Last week a 48 year-old man walked into a kindergarten in Shaanxi province and hacked seven children to death with a meat cleaver. He then committed suicide. It was the eighth time a lone assailant had knifed children in a school or kindergarten in two months.
Three of the attacks happened on three consecutive days in late April. The youngest victim was just three years-old. All told, the attackers have killed 17 children and maimed 50. And it could have been worse: police in Beijing admitted that they’d thwarted a further seven attempts to kill schoolchildren in recent weeks.
In a situation akin to what Americans felt after 9/11, China is currently experiencing a collective spasm of shock. Around the office water cooler and at restaurant tables, it is all panicked Chinese parents can talk about.
Why has it happened?
Xu Yuyuan wounded 29 children in the eastern province of Jiangsu when he attacked a kindergarten on April 29. The 47 year-old was tried on Saturday, with Xinhua reporting he has been sentenced to death. When asked why he had committed the crime, he told the court that he was “venting his anger against society”.
There is general agreement that Xu’s motive was shared by the other assailants. “I don’t think these recent school attacks were related to mental health troubles,” says Zhao Jingping, head of the China Society of Psychiatry. “Obviously these were premeditated attacks, deliberately committed – people with mental problems don’t have the analytical ability or judgement to plot these crimes. These attackers mainly aimed to attract the media’s attention or give vent to their hatred of society. These were rooted in social factors.”
What has made the situation more alarming is that they have not been restricted to a single region – denying parents at least a sense of relief that it will not happen in their own backyard.
No, they’ve occurred nationwide, with the first in Fujian – while others followed in Guangdong, Guangxi and Shandong, as well as Jiangsu and Shaanxi.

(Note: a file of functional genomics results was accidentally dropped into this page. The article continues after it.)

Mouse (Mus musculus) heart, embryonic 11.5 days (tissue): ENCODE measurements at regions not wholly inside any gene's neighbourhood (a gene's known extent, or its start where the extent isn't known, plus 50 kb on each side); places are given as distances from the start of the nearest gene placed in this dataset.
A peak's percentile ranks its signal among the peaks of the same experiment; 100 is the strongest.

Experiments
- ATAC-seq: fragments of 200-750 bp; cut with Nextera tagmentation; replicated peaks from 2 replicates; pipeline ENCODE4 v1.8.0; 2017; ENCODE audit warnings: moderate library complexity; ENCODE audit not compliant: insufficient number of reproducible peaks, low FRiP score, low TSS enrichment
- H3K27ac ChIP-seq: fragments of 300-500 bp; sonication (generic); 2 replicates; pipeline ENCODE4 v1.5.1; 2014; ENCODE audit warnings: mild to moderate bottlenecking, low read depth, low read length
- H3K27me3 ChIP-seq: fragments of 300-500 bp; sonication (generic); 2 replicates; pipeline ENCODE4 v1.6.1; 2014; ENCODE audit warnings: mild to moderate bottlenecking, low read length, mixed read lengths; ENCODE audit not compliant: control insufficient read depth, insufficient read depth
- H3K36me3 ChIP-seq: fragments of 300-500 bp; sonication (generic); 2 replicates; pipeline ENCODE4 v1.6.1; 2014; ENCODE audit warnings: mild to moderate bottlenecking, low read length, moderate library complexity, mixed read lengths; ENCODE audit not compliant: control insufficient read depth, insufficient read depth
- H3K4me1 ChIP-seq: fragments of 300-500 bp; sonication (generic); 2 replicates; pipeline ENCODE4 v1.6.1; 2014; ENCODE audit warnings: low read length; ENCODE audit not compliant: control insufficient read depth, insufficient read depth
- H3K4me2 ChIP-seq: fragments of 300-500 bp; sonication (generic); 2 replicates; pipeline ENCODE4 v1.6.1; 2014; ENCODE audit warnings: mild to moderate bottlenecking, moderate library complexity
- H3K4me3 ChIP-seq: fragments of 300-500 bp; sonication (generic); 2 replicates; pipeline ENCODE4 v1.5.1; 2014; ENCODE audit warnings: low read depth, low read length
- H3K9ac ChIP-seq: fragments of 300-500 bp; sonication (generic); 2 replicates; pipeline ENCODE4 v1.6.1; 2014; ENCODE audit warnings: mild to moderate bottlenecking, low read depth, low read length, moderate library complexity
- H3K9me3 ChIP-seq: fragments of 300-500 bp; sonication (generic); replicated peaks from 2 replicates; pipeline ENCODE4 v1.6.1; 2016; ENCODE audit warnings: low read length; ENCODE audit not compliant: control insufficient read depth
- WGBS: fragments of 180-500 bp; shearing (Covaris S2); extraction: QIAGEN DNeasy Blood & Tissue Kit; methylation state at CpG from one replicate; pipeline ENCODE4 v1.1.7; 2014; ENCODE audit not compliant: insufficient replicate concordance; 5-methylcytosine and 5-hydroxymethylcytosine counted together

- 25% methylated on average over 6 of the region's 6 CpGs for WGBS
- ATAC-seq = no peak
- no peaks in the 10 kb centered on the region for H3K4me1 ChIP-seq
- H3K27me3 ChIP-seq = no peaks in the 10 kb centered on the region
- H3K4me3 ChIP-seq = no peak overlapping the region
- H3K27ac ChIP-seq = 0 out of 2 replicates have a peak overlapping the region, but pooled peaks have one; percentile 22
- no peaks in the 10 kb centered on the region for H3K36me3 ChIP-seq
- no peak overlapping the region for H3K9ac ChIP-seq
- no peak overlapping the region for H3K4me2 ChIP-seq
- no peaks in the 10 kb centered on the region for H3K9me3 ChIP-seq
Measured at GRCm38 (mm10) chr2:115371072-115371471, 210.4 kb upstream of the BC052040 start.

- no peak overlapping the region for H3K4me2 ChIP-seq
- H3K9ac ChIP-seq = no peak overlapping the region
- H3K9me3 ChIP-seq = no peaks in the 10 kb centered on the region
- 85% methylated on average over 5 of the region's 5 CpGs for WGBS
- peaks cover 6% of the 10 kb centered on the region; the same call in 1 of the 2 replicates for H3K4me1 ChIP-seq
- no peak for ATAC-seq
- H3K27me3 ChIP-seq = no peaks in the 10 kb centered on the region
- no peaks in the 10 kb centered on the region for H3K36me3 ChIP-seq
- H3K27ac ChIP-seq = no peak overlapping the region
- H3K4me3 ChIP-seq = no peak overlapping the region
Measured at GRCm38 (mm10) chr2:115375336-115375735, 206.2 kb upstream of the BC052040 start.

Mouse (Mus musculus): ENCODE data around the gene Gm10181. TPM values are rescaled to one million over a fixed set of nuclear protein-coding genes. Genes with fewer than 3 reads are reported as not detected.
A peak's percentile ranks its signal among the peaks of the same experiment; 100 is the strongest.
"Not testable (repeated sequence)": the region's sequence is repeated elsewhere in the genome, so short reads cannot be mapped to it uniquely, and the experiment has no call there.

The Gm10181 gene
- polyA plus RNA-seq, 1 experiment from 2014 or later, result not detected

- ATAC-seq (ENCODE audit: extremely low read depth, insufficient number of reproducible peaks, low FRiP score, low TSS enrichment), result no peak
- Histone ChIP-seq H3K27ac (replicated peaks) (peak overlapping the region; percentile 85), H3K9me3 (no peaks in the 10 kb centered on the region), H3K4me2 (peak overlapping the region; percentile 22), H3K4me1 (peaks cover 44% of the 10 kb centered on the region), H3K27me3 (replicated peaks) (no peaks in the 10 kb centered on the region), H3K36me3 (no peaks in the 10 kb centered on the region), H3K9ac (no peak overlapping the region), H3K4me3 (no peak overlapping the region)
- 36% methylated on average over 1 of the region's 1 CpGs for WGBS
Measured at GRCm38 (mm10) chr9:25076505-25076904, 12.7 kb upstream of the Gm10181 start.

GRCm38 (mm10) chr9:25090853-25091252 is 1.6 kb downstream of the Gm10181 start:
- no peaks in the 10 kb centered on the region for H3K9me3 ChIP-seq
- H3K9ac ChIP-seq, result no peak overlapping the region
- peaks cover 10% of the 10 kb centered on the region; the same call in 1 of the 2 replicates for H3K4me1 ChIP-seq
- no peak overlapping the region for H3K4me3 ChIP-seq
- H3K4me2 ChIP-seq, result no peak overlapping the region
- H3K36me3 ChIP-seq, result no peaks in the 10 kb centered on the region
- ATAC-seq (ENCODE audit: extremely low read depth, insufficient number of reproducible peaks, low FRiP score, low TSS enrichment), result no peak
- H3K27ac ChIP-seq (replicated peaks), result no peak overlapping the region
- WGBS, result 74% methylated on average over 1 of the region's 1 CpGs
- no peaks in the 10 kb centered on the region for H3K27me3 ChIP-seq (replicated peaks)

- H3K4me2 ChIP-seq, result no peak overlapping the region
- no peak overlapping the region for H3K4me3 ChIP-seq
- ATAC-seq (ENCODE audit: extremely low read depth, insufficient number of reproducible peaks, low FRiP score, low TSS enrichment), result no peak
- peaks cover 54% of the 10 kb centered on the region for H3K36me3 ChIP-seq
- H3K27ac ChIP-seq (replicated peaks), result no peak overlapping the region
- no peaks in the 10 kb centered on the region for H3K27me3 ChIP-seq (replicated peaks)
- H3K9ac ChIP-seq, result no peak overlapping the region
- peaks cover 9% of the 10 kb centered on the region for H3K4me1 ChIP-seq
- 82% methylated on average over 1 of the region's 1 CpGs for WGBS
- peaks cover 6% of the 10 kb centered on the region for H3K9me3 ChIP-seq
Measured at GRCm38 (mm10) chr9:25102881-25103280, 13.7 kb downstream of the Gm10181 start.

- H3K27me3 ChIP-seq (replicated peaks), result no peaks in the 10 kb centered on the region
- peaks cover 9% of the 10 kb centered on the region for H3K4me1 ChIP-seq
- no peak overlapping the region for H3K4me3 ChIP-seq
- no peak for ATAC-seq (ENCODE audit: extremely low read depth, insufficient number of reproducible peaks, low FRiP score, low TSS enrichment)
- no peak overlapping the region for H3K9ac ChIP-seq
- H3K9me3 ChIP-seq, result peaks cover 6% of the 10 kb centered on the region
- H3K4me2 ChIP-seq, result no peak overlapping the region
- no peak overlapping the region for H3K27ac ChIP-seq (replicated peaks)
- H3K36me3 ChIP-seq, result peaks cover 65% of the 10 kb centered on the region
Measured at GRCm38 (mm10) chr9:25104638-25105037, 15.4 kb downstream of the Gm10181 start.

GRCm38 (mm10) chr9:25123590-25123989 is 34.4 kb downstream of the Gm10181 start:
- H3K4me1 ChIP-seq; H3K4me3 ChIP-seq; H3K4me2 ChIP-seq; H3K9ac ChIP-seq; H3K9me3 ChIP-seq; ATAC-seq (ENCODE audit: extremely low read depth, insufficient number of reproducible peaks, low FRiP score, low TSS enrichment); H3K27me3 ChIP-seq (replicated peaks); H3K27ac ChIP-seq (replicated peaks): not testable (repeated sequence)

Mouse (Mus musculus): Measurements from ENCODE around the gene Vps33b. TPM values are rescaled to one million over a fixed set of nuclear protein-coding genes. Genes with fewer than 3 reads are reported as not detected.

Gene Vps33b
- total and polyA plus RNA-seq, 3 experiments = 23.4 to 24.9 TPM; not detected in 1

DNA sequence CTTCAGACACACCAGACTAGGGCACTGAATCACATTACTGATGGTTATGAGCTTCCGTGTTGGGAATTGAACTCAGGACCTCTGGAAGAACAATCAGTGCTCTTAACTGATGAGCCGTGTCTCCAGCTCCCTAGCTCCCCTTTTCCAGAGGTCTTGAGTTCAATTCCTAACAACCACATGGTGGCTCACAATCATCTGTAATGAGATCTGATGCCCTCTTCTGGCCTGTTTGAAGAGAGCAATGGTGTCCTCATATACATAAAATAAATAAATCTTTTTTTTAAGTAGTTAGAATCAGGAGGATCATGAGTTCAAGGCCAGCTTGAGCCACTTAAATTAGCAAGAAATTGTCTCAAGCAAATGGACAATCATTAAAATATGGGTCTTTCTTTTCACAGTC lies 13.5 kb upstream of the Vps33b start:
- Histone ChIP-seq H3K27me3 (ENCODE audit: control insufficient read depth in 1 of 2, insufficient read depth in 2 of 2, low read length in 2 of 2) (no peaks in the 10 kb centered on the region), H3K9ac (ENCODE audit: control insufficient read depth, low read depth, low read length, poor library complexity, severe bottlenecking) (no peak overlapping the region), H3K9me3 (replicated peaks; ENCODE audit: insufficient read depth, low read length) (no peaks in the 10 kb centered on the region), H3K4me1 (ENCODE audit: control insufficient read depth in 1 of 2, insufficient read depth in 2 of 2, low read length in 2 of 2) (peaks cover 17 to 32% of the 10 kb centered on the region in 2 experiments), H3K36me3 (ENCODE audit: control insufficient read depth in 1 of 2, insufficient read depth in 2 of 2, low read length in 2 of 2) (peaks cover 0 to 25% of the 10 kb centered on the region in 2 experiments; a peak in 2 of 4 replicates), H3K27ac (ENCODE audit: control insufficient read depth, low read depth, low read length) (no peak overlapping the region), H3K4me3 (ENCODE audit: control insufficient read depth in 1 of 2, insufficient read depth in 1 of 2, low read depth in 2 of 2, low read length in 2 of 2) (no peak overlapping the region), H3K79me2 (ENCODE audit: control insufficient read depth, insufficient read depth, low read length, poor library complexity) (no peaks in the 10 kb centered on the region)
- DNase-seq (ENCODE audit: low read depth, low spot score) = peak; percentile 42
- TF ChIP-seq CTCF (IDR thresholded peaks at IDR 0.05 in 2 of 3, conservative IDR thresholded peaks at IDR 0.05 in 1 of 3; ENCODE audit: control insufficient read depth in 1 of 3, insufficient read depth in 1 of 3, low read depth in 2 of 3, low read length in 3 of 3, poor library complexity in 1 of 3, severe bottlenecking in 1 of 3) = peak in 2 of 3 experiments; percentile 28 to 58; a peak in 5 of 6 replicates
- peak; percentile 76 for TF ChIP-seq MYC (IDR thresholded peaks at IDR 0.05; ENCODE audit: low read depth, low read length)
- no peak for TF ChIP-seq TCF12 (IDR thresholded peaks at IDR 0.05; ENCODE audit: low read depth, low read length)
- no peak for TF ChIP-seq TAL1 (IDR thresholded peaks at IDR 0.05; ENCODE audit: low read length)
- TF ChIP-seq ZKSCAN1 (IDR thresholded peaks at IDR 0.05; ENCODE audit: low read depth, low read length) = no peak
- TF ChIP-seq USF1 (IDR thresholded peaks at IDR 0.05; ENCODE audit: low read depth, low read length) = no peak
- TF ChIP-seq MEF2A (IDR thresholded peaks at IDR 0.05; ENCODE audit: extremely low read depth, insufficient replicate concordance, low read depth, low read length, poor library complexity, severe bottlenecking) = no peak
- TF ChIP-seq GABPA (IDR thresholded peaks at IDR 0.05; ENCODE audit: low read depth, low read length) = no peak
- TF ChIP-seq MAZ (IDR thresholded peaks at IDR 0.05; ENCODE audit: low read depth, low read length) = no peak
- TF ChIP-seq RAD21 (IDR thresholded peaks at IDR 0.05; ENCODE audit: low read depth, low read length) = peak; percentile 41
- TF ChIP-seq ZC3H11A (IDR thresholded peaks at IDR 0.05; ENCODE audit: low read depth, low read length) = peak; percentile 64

Nor is there any sign of collusion among the attackers; each acted alone and oblivious of the others. They often committed suicide too – which made them seem closer to terrorist bombers in Iraq or Afghanistan than fellow Chinese.
In keeping with the analogy to suicide bombers, the Wall Street Journal quoted Ma Ai, a leading sociologist at the China University of Politics, Science and Law as saying: “I think these attacks are more and more like terrorism.”
The word is apt. The attacks have indeed struck terror into the mainstream of Chinese society. China has always been a child-loving and family-centric culture (you don’t rack up a population of 1.3 billion without an innate love of rearing kids).
In today’s China – thanks to the one-child policy – the majority of couples also have only a single offspring. Where parents (and grandparents) have a single loved one to dote on, they will live in terror of anything happening to that only-child.
The country’s most popular and outspoken blogger Han Han (see WiC53) agrees that the attacks on children were calculated to have the maximum impact on the collective psyche: “It has become a fad to go kill people at kindergartens and schools because in the process of killing, you meet the least resistance, kill the most number of people and create the greatest public terror, so it is the most effective way of exacting revenge on society. There is no exit in this society, so killing the weaker becomes their only way out.”